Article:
Image © Charlie Haydn Taylor
Image © Charlie Haydn Taylor
This may come as a shocking revelation, but artistic creation isn’t a given. Like anything, it ebbs and flows, and all artists and writers have days – and possibly even weeks or months – when they feel uninspired and lacking in creativity. It’s probably something us creative types would never feel comfortable admitting to themselves (or others), but it is a completely natural occurrence for anyone working in a creative field.
Of course, some of us are predisposed to possessing an innate creative flair, but it’s unlikely to ever be a constant utopian waterfall of creativity. The harsh reality is that it’s unsustainable to be motivated all the time – the crucial part is to not be too hard on yourself when this does happen.
Often, it’s a lack of external stimulus or the absence of a deadline which can stunt motivation, and given the past 10 months of global events, a dip in inspiration or creative output would hardly come as a surprise.
But how do we manage to pull ourselves out of a motivational slump and unleash our creative energy?
Extrinsic motivation is a rather archaic concept and can often rely on influential factors outside of our control or at a very superficial level. Best-selling author Daniel H. Pink stresses that external rewards and punishments, or “carrots and sticks,” are not only ineffective at motivating quality work but also harmful. Pink says:
Science is revealing that carrots and sticks can promote bad behavior, create addiction, and encourage short-term thinking at the expense of the long-view.Image © Daniel H. Pink
To create longevity as an artist, it is far more valuable to harness your internal drivers of success, your intrinsic motivation. This involves creating purpose or meaning for your work – what you are ultimately striving to achieve as an artist, that which is underpinning the very essence of your work.
Spend some time figuring out your purpose, write it down if it helps. This will help channel your dormant creative energy into something with meaning, starting at the very foundations of your ‘why’, and may just help inspire you to start something new…
Be bold. Be ambitious. Set goals that maybe even scare you just a little. With a long-term driver in place, it will help you make small progressive steps towards your desired outcome. That constant reminder of what you’re trying to achieve will be there, lingering on the horizon and compelling you to take action, even when perhaps you don’t feel like it.
Success isn’t linear and there are always more challenging periods of time to navigate, but there is nothing more motivating than a target to aim for. Without something to work towards, there is a tendency to sometimes feel a little lost or lacking in direction. Even minimal progress is still progress; it’s the forward motion that counts.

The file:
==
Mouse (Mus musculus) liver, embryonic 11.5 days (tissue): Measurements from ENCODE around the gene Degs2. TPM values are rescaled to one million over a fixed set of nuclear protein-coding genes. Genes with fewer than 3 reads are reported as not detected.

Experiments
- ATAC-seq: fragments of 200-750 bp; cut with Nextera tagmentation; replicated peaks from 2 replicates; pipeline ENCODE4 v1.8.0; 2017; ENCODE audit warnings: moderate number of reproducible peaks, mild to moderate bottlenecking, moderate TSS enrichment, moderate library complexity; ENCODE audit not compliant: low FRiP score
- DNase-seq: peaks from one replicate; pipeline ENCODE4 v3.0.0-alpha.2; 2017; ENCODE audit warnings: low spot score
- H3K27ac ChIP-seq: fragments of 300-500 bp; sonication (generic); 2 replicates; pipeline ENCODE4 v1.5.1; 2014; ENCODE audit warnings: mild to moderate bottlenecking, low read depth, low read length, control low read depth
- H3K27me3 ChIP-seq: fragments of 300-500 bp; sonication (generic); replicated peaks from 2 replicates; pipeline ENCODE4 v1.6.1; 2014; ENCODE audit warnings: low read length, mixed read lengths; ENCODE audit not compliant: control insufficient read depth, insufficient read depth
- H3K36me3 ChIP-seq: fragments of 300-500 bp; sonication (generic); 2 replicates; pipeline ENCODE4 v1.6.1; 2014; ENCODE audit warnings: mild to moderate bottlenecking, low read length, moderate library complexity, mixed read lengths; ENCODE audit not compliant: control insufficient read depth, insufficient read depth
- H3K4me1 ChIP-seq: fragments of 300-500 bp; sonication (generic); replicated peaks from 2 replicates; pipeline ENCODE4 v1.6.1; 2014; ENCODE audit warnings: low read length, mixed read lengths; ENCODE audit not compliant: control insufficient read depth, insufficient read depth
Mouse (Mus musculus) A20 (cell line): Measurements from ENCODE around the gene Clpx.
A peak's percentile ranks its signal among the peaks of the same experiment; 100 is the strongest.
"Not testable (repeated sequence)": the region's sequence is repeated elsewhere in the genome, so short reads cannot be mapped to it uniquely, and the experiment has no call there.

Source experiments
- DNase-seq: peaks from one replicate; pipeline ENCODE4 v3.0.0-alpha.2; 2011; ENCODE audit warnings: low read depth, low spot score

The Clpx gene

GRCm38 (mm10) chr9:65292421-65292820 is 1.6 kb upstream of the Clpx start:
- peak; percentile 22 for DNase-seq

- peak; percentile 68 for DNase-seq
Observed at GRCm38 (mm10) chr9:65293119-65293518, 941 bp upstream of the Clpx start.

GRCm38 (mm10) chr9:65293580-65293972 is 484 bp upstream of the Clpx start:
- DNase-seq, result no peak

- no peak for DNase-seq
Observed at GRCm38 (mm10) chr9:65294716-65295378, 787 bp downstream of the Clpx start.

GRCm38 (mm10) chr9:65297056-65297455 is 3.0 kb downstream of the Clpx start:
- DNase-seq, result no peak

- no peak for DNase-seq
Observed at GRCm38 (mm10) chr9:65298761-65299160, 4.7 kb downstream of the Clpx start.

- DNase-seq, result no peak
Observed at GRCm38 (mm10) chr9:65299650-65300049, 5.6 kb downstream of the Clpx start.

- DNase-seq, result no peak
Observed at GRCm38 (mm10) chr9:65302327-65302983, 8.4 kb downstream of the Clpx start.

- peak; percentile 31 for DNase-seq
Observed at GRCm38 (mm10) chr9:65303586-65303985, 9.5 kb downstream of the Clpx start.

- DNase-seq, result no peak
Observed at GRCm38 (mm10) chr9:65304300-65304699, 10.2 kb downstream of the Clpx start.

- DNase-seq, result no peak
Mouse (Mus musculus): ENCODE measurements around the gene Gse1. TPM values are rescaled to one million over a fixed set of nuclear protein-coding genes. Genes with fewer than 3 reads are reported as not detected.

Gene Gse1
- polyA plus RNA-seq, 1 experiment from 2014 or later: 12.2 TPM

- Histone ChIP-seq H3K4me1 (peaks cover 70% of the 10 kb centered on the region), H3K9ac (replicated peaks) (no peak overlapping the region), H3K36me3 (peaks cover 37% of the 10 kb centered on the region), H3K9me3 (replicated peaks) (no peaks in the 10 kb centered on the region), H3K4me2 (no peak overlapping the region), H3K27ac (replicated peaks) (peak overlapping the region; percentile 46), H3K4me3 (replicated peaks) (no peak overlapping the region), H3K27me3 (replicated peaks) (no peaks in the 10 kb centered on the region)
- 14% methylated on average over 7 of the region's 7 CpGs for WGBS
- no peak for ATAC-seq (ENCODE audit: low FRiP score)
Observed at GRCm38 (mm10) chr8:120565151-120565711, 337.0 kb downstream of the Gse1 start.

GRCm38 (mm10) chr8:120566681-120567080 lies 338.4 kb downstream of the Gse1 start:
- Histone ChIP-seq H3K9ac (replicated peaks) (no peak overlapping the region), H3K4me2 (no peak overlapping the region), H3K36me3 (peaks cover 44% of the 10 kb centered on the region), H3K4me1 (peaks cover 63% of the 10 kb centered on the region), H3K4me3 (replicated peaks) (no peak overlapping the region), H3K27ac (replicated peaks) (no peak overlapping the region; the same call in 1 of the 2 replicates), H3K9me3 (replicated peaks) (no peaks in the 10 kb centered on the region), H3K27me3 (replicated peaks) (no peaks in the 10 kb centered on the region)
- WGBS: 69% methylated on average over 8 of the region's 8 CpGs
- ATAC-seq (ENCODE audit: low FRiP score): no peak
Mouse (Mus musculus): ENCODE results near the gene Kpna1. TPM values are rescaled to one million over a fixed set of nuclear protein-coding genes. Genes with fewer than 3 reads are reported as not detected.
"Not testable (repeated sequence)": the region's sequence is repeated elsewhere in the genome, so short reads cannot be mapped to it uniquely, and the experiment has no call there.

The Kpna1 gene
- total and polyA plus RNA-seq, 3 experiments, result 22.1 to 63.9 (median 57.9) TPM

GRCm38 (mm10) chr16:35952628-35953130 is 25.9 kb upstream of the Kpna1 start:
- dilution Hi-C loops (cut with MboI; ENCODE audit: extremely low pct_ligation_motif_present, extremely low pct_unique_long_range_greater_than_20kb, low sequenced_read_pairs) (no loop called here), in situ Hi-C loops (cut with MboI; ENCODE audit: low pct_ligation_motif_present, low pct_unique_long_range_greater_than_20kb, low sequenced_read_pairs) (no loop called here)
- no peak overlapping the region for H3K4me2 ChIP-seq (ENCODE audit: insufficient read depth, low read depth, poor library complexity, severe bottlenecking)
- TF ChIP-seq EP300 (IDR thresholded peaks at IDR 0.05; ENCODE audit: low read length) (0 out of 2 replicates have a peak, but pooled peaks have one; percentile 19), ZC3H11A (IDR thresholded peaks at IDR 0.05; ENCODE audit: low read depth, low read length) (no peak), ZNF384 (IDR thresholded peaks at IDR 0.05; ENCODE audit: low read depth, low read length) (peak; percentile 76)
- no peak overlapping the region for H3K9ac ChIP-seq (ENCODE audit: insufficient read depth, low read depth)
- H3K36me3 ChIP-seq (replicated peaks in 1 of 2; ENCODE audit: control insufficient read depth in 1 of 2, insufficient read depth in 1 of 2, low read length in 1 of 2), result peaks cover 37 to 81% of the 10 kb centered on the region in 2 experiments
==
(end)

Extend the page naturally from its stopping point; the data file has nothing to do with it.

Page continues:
There’s a reason why artists and writers have celebrated nature for centuries – because it has a direct link to creativity. As Henri Matisse famously said,
An artist must possess Nature. He must identify himself with her rhythm, by efforts that will prepare the mastery which will later enable him to express himself in his own language.Image © henrimatisse.org
Nature can be restorative, provide inspiration, create mental space, and what’s more, it can also help creative souls to explore new ideas and create an artistic identity. There’s something about immersing yourself in nature which strips the sense of self from attachment to all of the modern day noise – technology, traffic, urbanisation, people, responsibilities, stress.
A quiet walk in the countryside could be all it takes to ignite some motivation.
A change is as good as anything, or so the old adage goes. When we feel stuck in a rut – in almost any capacity in life, professionally or personally – sometimes a change is all it takes to shake things up and get us firing again.
Perhaps now is the time to try something new, whether that’s a new medium to experiment with or something completely outside of your creative field. Either way, it will serve a purpose of self-exploration, will push the boundaries of what you’ve simply become accustomed to, and may open the door to some new ideas or concepts.
Ultimately, don’t limit yourself.
It’s definitely true that motivation can be situational. If your space isn’t set up right, or you’re not scheduling work into your day when you know you are ordinarily at your most creative, you are bound to come up against some bouts of inspirational lack.
If you have a room or a studio, or even a desk area where you can apply yourself, perhaps review your working area and spruce it up with things that help to motivate you. Whether that’s other artist’s work that you admire, some of your own pieces you are particularly proud of, or a few plants to add some life and colour to your work area – do whatever you feel will help your designated space to become the place where you create your best work.
It might even just be a case of tidying up your work area to create space – not only physical, but space for creative energy. Productivity expert David Allen, the Founder and Author of Getting Things Done: the Art of Stress-Free Productivity, said:
Sometimes the biggest gain in productive energy will come from cleaning the cobwebs, dealing with old business, and clearing the desks—cutting loose debris that’s impeding forward motion.
If you are sitting with mess and disorganisation around you, it’s bound to nag at you instead of you channelling your energy into something creative.
It’s worth remembering that the key to your success doesn’t actually depend on your skills, abilities, talents, or even your intelligence. What you need to succeed is grit. So avoid the void, get into action, and enjoy the process.